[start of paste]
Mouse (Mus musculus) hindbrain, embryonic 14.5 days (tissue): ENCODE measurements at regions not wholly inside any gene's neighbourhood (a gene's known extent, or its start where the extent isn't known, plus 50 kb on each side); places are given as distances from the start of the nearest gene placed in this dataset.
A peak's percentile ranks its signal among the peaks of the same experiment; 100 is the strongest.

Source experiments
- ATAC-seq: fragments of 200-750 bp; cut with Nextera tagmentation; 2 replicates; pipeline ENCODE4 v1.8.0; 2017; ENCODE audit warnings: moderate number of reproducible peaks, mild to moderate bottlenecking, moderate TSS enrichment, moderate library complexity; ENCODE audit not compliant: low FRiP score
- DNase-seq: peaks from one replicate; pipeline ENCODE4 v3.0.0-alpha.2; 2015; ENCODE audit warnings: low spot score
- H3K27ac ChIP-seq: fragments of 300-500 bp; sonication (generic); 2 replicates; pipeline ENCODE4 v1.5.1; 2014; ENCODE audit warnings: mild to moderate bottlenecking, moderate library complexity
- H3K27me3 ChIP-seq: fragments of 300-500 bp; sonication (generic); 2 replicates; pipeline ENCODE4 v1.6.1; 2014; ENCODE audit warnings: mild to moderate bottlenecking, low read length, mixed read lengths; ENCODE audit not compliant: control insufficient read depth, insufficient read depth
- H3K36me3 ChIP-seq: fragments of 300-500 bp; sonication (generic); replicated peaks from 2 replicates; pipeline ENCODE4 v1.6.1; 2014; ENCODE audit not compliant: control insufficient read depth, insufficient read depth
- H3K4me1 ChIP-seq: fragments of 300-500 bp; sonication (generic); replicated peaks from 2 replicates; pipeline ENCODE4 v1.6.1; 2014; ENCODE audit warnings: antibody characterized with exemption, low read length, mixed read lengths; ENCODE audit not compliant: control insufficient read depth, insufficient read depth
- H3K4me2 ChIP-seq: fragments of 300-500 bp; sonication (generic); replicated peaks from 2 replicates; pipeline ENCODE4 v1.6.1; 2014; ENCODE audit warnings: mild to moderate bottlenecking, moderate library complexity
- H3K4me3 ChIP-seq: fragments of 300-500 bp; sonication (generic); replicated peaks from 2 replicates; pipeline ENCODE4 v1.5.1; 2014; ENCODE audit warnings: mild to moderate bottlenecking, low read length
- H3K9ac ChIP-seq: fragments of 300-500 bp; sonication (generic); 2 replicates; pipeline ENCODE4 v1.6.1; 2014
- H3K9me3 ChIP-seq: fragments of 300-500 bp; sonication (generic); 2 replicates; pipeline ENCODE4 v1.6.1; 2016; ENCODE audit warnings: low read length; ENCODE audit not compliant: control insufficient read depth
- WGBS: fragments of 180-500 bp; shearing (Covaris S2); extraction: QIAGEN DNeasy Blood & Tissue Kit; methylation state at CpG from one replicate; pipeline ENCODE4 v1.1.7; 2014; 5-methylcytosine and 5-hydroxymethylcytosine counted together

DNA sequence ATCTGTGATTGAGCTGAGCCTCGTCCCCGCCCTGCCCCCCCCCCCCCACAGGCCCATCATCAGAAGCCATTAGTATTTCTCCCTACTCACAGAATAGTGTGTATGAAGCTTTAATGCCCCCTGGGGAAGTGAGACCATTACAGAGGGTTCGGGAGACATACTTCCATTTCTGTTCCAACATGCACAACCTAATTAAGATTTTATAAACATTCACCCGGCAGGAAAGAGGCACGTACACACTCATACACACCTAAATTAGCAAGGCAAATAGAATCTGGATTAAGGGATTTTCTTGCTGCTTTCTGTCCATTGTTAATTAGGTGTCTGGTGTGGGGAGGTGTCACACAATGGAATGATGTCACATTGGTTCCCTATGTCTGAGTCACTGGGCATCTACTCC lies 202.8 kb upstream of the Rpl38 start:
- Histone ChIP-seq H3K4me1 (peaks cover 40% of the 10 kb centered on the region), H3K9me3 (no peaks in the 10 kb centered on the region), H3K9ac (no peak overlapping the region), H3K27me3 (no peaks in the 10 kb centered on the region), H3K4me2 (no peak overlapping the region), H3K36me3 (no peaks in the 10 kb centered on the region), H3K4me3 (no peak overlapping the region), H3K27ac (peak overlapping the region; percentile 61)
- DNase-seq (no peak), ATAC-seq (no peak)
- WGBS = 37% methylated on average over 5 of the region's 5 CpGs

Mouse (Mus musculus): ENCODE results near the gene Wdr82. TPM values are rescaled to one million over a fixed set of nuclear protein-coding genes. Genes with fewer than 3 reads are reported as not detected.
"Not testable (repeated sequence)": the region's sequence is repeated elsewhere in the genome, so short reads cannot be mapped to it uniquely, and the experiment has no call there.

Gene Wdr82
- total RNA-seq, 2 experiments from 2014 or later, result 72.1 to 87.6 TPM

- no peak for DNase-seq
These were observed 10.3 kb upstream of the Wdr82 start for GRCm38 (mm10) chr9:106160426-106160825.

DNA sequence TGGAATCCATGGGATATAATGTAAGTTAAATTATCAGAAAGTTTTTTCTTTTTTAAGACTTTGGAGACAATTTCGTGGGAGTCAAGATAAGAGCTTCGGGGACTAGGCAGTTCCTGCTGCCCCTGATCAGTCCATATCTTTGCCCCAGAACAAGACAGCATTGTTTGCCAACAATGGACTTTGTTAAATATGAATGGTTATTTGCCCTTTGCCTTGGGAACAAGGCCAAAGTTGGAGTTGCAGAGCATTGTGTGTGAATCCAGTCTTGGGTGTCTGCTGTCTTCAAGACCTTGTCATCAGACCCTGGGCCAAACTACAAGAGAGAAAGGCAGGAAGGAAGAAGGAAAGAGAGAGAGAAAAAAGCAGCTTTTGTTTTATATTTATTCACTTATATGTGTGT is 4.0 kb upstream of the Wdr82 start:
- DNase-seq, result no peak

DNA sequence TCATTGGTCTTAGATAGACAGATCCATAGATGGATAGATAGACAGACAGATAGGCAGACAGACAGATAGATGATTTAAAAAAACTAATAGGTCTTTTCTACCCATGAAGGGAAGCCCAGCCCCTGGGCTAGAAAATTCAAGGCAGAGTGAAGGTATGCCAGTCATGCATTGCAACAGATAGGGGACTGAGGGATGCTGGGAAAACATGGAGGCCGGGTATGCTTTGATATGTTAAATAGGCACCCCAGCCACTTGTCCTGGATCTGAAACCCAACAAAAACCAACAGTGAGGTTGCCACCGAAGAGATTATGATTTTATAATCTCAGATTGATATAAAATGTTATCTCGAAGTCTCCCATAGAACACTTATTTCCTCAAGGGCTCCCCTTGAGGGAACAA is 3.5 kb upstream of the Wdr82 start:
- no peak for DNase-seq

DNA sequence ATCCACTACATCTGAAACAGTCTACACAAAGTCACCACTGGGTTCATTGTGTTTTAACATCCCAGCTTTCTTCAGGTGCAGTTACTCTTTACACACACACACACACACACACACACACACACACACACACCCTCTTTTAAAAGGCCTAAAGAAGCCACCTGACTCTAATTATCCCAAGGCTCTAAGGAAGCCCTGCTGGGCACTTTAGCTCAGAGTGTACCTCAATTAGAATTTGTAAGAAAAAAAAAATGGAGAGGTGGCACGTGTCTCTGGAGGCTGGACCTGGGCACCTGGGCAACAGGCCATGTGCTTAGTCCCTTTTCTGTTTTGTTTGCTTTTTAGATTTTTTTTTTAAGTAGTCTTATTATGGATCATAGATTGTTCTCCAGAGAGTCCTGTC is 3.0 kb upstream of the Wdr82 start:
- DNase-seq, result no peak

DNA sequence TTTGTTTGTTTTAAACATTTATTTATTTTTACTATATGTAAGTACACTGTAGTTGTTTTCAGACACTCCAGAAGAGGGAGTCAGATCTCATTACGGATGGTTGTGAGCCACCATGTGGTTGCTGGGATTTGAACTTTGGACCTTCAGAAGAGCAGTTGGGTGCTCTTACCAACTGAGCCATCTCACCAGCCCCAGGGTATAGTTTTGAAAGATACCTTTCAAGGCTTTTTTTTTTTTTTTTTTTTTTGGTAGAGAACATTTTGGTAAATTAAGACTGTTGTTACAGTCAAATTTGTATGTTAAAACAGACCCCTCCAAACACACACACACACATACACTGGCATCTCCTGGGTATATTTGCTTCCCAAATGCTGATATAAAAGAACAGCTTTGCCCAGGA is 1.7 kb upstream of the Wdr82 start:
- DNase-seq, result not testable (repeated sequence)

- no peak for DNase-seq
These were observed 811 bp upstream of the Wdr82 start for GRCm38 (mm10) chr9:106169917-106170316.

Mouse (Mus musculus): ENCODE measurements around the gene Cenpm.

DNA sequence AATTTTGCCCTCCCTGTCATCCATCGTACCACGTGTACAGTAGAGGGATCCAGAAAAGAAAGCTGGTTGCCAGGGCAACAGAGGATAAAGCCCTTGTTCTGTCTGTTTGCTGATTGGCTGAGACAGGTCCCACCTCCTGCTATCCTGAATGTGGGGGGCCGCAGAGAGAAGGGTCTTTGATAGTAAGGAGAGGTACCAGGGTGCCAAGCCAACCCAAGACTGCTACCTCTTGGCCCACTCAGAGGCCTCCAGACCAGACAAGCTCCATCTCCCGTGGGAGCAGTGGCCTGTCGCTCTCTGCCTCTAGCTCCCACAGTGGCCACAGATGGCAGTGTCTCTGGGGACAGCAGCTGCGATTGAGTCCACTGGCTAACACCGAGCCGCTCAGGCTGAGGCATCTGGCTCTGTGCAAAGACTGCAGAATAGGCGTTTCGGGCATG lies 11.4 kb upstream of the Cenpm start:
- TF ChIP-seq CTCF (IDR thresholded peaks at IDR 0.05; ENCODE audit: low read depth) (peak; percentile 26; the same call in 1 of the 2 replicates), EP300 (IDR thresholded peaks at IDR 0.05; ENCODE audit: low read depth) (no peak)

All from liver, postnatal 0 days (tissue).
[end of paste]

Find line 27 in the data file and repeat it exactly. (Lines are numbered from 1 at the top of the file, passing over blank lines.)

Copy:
DNA sequence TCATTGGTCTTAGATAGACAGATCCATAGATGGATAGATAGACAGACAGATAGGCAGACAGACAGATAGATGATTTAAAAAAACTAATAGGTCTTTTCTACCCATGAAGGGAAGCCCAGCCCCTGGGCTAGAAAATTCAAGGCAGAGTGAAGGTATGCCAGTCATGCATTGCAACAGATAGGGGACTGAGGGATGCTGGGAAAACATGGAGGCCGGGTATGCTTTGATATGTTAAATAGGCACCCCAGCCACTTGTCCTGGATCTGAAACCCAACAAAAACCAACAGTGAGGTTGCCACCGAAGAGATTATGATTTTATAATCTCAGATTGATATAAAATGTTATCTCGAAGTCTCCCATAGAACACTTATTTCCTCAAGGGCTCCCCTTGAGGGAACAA is 3.5 kb upstream of the Wdr82 start: